Some of the earliest examples of tooth replacement come from the Etruscans who populated the hills of ancient Rome. Efforts to restore lost teeth consisted of crude dentures made from animal and other human teeth. These dentures didn’t have a very long shelf life and deteriorated quickly, but in some cases, the practice lasted well into the 19th century, even in the midst of significant dental advancements. During the 16th century, the first functional denture appeared in Japan. Carved from wood, they resembled today’s upper dentures, which utilize the suction created by the concave shape of your mouth’s roof to stay in place. (more…)
Fresh breath and a clean, bright smile are the obvious benefits of good dental hygiene, but the consequences of your oral health extend beyond an appealing smile. According to numerous studies by researchers around the world, the mechanisms behind destructive oral health issues, like gum disease, can be significant risk factors in certain serious systemic illnesses. Today, your Lafayette dentist, Dr. Michael J. Young, explores some of the research that suggests how your oral health can influence your physical health; a relationship known as the oral-systemic connection.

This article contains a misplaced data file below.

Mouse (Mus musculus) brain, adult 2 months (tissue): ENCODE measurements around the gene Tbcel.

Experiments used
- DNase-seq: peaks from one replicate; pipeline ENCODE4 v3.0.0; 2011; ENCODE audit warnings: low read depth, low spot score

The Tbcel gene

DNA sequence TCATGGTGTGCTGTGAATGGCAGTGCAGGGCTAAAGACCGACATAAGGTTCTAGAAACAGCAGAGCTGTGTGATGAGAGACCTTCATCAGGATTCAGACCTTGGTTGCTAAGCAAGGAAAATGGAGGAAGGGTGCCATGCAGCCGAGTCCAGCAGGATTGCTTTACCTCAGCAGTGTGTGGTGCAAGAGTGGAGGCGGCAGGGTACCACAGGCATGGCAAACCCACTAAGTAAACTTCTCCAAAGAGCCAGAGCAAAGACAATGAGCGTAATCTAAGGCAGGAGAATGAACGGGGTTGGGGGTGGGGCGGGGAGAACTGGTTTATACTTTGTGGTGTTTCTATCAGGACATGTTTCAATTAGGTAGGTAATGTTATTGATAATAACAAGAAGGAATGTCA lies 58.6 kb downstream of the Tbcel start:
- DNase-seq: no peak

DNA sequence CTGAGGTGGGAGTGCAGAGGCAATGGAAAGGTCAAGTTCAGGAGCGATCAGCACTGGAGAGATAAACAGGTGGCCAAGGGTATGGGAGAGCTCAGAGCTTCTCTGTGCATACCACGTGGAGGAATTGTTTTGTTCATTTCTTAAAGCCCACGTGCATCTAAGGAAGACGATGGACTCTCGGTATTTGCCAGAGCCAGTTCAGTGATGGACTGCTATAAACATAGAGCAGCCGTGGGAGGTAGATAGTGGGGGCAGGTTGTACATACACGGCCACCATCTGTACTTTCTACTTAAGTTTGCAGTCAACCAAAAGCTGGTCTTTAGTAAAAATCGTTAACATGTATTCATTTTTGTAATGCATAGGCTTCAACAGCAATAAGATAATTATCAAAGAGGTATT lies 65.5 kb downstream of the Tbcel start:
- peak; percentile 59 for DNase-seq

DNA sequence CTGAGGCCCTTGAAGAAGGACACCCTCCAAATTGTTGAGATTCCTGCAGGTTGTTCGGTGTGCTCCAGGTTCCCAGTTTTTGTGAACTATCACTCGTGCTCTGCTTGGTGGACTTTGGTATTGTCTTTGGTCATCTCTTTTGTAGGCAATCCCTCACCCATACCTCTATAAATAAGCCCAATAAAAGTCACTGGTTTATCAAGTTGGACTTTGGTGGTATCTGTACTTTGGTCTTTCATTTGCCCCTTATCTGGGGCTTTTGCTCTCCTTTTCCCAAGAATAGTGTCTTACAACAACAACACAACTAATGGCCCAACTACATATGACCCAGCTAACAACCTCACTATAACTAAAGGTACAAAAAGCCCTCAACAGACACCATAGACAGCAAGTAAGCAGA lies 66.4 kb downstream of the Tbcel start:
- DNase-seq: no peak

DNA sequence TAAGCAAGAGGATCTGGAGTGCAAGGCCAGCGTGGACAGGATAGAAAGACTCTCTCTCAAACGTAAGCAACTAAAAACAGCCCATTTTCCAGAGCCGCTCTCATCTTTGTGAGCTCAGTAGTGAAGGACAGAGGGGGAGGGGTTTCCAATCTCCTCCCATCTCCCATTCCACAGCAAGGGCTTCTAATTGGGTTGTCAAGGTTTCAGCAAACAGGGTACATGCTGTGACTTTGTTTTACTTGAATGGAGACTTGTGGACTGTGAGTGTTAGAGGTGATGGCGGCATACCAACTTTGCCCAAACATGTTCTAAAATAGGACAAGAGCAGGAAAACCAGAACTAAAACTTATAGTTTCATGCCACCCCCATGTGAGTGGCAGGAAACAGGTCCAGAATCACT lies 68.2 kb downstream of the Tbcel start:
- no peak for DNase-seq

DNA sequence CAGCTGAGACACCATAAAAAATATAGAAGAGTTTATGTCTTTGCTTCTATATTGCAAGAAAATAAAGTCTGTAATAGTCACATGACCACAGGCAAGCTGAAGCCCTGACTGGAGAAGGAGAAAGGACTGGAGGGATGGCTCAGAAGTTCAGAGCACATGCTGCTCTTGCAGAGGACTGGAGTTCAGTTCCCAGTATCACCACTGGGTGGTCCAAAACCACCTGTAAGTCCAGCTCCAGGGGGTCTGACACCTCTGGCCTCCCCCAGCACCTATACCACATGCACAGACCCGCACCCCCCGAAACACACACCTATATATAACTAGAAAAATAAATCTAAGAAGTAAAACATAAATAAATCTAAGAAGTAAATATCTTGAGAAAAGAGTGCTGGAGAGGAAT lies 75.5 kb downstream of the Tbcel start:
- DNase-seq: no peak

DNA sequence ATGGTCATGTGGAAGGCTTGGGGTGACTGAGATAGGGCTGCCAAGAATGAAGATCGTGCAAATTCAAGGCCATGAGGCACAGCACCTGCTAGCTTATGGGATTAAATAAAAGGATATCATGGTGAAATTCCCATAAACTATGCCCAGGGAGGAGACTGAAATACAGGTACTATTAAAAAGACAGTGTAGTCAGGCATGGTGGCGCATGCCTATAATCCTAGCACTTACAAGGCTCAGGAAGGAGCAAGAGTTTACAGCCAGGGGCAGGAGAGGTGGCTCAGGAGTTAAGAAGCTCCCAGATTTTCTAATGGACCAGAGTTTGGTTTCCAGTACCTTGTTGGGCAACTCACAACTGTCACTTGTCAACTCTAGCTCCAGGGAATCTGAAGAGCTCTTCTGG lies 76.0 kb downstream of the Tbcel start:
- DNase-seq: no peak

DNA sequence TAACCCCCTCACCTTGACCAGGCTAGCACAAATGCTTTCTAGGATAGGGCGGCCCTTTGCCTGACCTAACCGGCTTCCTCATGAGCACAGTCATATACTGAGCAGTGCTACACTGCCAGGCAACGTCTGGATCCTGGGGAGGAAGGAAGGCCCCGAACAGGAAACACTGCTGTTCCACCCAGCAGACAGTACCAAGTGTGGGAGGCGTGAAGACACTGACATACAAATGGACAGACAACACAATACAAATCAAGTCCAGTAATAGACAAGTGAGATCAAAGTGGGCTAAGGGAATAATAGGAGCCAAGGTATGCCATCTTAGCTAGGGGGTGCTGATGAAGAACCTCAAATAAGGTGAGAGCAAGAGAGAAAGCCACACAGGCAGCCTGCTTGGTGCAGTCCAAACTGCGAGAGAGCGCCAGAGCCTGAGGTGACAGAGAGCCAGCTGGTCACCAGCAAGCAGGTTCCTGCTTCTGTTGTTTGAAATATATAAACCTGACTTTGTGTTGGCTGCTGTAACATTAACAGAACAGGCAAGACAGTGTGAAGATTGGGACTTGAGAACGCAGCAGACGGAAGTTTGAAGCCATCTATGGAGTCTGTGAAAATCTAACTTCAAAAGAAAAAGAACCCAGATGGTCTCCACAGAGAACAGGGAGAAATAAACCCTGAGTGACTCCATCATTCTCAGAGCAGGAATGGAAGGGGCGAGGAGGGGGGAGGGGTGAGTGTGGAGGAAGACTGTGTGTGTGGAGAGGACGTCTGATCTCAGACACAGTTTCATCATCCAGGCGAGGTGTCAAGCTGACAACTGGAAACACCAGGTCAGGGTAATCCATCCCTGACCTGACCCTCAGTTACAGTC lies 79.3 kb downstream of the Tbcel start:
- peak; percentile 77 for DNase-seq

Oral Health and…
A study published in the Journal of Periodontology suggests that patients with preexisting gum disease were at a significantly higher risk for respiratory infections such as pneumonia and chronic obstructive pulmonary disease (COPD). As a progressive disease, gum disease begins with a bacterial infection among your soft gum tissue, while respiratory infections typically develop after inhaling bacteria from the upper throat into the lower respiratory tract. The study included 200 participants, half of which were hospitalized with respiratory disease. After extensive oral examinations, researchers found that the hospitalized patients had significantly worse periodontal health than their control counterparts. (more…)